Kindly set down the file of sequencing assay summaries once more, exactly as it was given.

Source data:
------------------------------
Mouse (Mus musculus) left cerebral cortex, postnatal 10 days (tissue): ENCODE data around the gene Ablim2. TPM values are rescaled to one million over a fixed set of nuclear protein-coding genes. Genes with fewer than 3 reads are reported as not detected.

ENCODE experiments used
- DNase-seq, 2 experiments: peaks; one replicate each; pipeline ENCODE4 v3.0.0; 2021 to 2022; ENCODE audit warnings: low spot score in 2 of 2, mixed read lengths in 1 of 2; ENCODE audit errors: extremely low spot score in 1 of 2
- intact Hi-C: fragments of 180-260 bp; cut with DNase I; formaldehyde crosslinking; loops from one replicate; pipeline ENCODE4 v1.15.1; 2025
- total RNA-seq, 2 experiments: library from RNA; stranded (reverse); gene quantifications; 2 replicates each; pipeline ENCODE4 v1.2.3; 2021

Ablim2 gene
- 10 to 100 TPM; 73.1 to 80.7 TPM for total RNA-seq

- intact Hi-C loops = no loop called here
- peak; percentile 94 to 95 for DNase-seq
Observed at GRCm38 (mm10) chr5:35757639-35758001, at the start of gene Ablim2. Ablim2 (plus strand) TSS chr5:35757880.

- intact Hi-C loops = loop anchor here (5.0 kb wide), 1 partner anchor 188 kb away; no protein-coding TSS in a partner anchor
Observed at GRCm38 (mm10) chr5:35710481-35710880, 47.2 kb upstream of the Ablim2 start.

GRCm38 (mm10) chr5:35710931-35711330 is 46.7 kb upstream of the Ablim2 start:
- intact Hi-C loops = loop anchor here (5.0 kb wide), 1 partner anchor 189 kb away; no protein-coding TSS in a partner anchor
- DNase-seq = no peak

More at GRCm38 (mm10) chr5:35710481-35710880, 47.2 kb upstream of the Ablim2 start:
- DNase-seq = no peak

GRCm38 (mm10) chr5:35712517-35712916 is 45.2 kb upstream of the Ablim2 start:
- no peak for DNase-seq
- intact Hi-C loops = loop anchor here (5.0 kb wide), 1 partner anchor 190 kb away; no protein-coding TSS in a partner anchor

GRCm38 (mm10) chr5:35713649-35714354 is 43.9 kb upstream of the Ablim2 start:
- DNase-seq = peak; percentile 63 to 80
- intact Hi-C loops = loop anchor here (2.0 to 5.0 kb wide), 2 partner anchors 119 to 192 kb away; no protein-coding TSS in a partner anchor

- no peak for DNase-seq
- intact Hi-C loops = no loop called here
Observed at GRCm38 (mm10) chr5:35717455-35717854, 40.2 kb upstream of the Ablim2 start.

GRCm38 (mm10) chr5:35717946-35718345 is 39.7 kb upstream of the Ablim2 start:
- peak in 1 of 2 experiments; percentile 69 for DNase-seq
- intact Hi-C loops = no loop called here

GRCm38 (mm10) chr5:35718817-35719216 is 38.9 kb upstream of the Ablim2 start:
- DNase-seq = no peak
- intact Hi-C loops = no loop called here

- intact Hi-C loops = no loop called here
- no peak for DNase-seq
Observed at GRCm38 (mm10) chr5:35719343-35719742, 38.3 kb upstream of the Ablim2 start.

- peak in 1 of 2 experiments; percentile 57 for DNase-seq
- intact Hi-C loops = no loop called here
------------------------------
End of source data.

Mouse (Mus musculus) left cerebral cortex, postnatal 10 days (tissue): ENCODE data around the gene Ablim2. TPM values are rescaled to one million over a fixed set of nuclear protein-coding genes. Genes with fewer than 3 reads are reported as not detected.

ENCODE experiments used
- DNase-seq, 2 experiments: peaks; one replicate each; pipeline ENCODE4 v3.0.0; 2021 to 2022; ENCODE audit warnings: low spot score in 2 of 2, mixed read lengths in 1 of 2; ENCODE audit errors: extremely low spot score in 1 of 2
- intact Hi-C: fragments of 180-260 bp; cut with DNase I; formaldehyde crosslinking; loops from one replicate; pipeline ENCODE4 v1.15.1; 2025
- total RNA-seq, 2 experiments: library from RNA; stranded (reverse); gene quantifications; 2 replicates each; pipeline ENCODE4 v1.2.3; 2021

Ablim2 gene
- 10 to 100 TPM; 73.1 to 80.7 TPM for total RNA-seq

- intact Hi-C loops = no loop called here
- peak; percentile 94 to 95 for DNase-seq
Observed at GRCm38 (mm10) chr5:35757639-35758001, at the start of gene Ablim2. Ablim2 (plus strand) TSS chr5:35757880.

- intact Hi-C loops = loop anchor here (5.0 kb wide), 1 partner anchor 188 kb away; no protein-coding TSS in a partner anchor
Observed at GRCm38 (mm10) chr5:35710481-35710880, 47.2 kb upstream of the Ablim2 start.

GRCm38 (mm10) chr5:35710931-35711330 is 46.7 kb upstream of the Ablim2 start:
- intact Hi-C loops = loop anchor here (5.0 kb wide), 1 partner anchor 189 kb away; no protein-coding TSS in a partner anchor
- DNase-seq = no peak

More at GRCm38 (mm10) chr5:35710481-35710880, 47.2 kb upstream of the Ablim2 start:
- DNase-seq = no peak

GRCm38 (mm10) chr5:35712517-35712916 is 45.2 kb upstream of the Ablim2 start:
- no peak for DNase-seq
- intact Hi-C loops = loop anchor here (5.0 kb wide), 1 partner anchor 190 kb away; no protein-coding TSS in a partner anchor

GRCm38 (mm10) chr5:35713649-35714354 is 43.9 kb upstream of the Ablim2 start:
- DNase-seq = peak; percentile 63 to 80
- intact Hi-C loops = loop anchor here (2.0 to 5.0 kb wide), 2 partner anchors 119 to 192 kb away; no protein-coding TSS in a partner anchor

- no peak for DNase-seq
- intact Hi-C loops = no loop called here
Observed at GRCm38 (mm10) chr5:35717455-35717854, 40.2 kb upstream of the Ablim2 start.

GRCm38 (mm10) chr5:35717946-35718345 is 39.7 kb upstream of the Ablim2 start:
- peak in 1 of 2 experiments; percentile 69 for DNase-seq
- intact Hi-C loops = no loop called here

GRCm38 (mm10) chr5:35718817-35719216 is 38.9 kb upstream of the Ablim2 start:
- DNase-seq = no peak
- intact Hi-C loops = no loop called here

- intact Hi-C loops = no loop called here
- no peak for DNase-seq
Observed at GRCm38 (mm10) chr5:35719343-35719742, 38.3 kb upstream of the Ablim2 start.

- peak in 1 of 2 experiments; percentile 57 for DNase-seq
- intact Hi-C loops = no loop called here